We agree with the CA that there was none.
Novation is defined as the extinguishment of an obligation by the substitution or change of the obligation by a subsequent one which terminates the first, either by changing the object or principal conditions, or by substituting the person of the debtor, or subrogating a third person in the rights of the creditor.6
Article 1292 of the Civil Code on novation further provides:
Article 1292. In order that an obligation may be extinguished by another which substitute the same, it is imperative that it be so declared in unequivocal terms, or that the old and the new obligations be on every point incompatible with each other.
The cancellation of the old obligation by the new one is a necessary element of novation which may be effected either expressly or impliedly. While there is really no hard and fast rule to determine what might constitute sufficient change resulting in novation, the touchstone, however, is irreconcilable incompatibility between the old and the new obligations.7
In Garcia, Jr. v. Court of Appeals,8 we held that:
In every novation there are four essential requisites:(1) a previous valid obligation; (2) the agreement of all the parties to the new contract; (3) the extinguishment of the old contract; and (4) validity of the new one. There must be consent of all the parties to the substitution, resulting in the extinction of the old obligation and the creation of a valid new one. The acceptance of the promissory note by the plaintiff is not novation of the contract. The legal doctrine is that an obligation to pay a sum of money is not novated in a new instrument by changing the term of payment and adding other obligations not incompatible with the old one. It is not proper to consider an obligation novated as in the case at bar by the mere granting of extension of payment which did not even alter its essence. To sustain novation necessitates that the same be declared in unequivocal terms or that there is complete and substantial incompatibility between the two obligations. An obligation to pay a sum of money is not novated in a new instrument wherein the old is ratified by changing only the terms of payment and adding other obligations not incompatible with the old one or wherein the old contract is merely supplementing the old one.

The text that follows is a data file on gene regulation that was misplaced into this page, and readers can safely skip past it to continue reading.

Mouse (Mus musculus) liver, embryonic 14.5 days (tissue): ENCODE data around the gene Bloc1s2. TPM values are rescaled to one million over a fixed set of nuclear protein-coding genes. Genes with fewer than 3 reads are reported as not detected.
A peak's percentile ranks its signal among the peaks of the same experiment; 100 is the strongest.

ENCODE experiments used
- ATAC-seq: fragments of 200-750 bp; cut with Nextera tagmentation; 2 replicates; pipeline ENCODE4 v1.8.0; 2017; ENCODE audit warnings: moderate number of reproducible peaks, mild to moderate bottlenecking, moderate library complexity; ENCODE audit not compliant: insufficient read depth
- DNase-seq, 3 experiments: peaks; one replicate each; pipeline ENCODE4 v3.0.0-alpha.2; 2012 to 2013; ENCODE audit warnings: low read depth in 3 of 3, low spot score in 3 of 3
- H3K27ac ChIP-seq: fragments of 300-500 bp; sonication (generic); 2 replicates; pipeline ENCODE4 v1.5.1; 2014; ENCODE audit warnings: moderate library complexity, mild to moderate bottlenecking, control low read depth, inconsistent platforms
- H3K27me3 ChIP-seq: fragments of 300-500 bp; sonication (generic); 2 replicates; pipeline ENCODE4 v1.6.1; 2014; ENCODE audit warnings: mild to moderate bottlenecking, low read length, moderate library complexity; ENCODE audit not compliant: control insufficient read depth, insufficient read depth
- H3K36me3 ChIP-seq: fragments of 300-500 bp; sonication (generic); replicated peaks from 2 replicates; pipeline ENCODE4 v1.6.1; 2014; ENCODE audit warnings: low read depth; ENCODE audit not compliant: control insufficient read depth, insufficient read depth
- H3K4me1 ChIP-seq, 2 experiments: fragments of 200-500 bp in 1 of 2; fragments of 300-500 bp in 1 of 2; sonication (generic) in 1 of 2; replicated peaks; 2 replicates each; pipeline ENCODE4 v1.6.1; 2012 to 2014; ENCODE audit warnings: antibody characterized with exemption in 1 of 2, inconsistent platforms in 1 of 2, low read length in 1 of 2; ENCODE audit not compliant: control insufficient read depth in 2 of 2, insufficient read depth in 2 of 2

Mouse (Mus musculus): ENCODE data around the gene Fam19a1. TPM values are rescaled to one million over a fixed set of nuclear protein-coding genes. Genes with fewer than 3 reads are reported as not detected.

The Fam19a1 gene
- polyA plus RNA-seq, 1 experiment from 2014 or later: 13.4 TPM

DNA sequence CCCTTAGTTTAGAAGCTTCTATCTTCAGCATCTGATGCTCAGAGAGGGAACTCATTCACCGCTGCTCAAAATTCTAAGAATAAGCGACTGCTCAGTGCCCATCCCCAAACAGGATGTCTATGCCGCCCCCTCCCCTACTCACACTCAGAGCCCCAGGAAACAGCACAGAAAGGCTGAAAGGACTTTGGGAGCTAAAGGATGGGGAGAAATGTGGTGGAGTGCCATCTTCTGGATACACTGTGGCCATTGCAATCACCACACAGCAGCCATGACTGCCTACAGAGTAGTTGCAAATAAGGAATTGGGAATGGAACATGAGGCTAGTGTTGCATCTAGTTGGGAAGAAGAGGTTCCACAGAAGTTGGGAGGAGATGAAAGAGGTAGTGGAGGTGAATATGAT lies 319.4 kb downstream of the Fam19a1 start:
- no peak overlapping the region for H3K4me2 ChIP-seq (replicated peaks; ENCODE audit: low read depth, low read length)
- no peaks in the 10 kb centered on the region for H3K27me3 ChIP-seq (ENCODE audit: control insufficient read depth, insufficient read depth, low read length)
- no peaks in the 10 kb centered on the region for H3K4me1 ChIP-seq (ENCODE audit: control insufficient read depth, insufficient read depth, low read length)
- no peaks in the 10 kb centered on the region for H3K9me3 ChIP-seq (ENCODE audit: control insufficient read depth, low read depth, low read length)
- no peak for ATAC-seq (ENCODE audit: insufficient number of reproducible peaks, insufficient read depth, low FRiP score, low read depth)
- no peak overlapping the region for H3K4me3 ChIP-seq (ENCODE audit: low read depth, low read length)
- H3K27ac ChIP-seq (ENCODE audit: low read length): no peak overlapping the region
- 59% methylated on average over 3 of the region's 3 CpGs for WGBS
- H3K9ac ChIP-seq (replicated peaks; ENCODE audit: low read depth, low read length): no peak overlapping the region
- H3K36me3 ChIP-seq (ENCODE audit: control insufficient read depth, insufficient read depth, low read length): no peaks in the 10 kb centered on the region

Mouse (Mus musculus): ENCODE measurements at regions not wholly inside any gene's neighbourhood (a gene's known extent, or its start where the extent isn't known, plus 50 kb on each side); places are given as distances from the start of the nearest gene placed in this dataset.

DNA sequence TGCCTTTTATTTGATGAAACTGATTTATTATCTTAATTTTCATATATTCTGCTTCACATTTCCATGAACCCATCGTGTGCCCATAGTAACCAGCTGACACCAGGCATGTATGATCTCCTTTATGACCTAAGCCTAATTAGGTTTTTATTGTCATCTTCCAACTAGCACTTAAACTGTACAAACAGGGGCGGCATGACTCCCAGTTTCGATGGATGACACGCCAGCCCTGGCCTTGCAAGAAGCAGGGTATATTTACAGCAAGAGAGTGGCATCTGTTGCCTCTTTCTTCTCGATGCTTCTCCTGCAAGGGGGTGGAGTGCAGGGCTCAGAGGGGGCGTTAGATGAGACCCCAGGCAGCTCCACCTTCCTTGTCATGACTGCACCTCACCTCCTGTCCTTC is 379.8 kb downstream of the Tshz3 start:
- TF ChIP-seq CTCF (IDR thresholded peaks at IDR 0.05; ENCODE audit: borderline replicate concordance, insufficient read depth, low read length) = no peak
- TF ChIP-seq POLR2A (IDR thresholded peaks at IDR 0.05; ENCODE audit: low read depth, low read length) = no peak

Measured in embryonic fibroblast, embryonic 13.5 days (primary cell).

Thus, the well-settled rule is that, with respect to obligations to pay a sum of money, the obligation is not novated by an instrument that expressly recognizes the old, changes only the terms of payment, adds other obligations not incompatible with the old ones, or the new contract merely supplements the old one.9
BPI-FSB and Transbuilders only extended the repayment term of the loan from one year to twenty quarterly installments at 18% interest per annum. There was absolutely no intention by the parties to supersede or abrogate the old loan contract secured by the real estate mortgage executed by petitioners in favor of BPI-FSB. In fact, the intention of the new agreement was precisely to revive the old obligation after the original period expired and the loan remained unpaid. The novation of a contract cannot be presumed. In the absence of an express agreement, novation takes place only when the old and the new obligations are incompatible on every point.10
Moreover, under the real estate mortgage executed by them in favor of BPI-FSB, petitioners undertook to secure the
P15M loan of Transbuilders to BPI-FSB "and other credit accommodations of whatever nature obtained by the Borrower/Mortgagor." While this stipulation proved to be onerous to petitioners, neither the law nor the courts will extricate a party from an unwise or undesirable contract entered into with all the required formalities and with full awareness of its consequences.11 Petitioners voluntarily executed the real estate mortgage on their property in favor of BPI-FSB to secure the P15M loan of Transbuilders. They cannot now be allowed to repudiate their obligation to the bank after Transbuilders' default. While petitioners' liability was written in fine print and in a contract prepared by BPI-FSB, it has been the consistent holding of this Court that contracts of adhesion are not invalid per se. On numerous occasions, we have upheld the binding effects of such contracts.12
WHEREFORE, the petition is hereby DENIED for lack of merit.
1 Penned by Associate Justice Rodrigo V. Cosico, and concurred in by Associate Justice Ramon A. Barcelona (retired) and Associate Justice Alicia L. Santos of the Eighth Division of the Court of Appeals, rollo, pp. 26-32.
2 Mortgage Loan Agreement, Annex "C," rollo, p. 37.
3 Promissory Note, Id., p. 42.
4 Referring to the original
P15M loan of Transbuilders that remained unpaid.
5 CA decision, rollo, pp. 30-31.
6 Idolor v. Court of Appeals, G.R. No. 141853, 7 February 2001, 351 SCRA 399.
7 California Bus Lines, Inc. v. State Investment House, Inc., G.R. No. 147950, 11 December 2003, 418 SCRA 297.
8 G.R. No. L-80201, 20 November 1990, 191 SCRA 493 (citations omitted).
9 Supra at note 5.
10 Tay v. Court of Appeals, 355 Phil. 381 (1998).
11 Opulencia v. Court of Appeals, 355 Phil. 124 (1998).
12 Palmares v. Court of Appeals, 351 Phil. 664 (1998); see also Ridjo Tape and Chemical Corporation v. Court of Appeals, 350 Phil. 184 (1998).